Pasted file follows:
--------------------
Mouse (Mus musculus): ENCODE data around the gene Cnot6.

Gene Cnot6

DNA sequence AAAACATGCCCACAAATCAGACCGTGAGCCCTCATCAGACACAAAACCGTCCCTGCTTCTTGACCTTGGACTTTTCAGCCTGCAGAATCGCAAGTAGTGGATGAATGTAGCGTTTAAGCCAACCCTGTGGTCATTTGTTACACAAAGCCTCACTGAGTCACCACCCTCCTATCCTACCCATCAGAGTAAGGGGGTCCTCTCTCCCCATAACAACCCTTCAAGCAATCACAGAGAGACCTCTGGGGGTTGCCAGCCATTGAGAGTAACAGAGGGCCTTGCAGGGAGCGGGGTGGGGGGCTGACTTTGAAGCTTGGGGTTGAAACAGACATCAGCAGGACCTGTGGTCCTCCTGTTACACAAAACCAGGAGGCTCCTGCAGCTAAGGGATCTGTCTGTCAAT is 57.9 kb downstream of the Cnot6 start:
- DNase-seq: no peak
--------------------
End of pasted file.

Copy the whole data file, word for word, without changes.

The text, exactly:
Mouse (Mus musculus): ENCODE data around the gene Cnot6.

Gene Cnot6

DNA sequence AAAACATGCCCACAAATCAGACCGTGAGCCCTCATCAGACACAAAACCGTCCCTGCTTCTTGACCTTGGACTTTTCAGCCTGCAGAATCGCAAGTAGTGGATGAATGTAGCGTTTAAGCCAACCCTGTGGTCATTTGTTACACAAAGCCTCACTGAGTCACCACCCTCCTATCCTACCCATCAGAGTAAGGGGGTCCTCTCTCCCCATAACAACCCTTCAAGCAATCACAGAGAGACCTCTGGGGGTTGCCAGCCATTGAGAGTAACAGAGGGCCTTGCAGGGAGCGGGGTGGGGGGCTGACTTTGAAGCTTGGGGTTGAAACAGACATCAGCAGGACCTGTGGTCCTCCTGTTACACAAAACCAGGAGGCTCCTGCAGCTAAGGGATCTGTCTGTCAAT is 57.9 kb downstream of the Cnot6 start:
- DNase-seq: no peak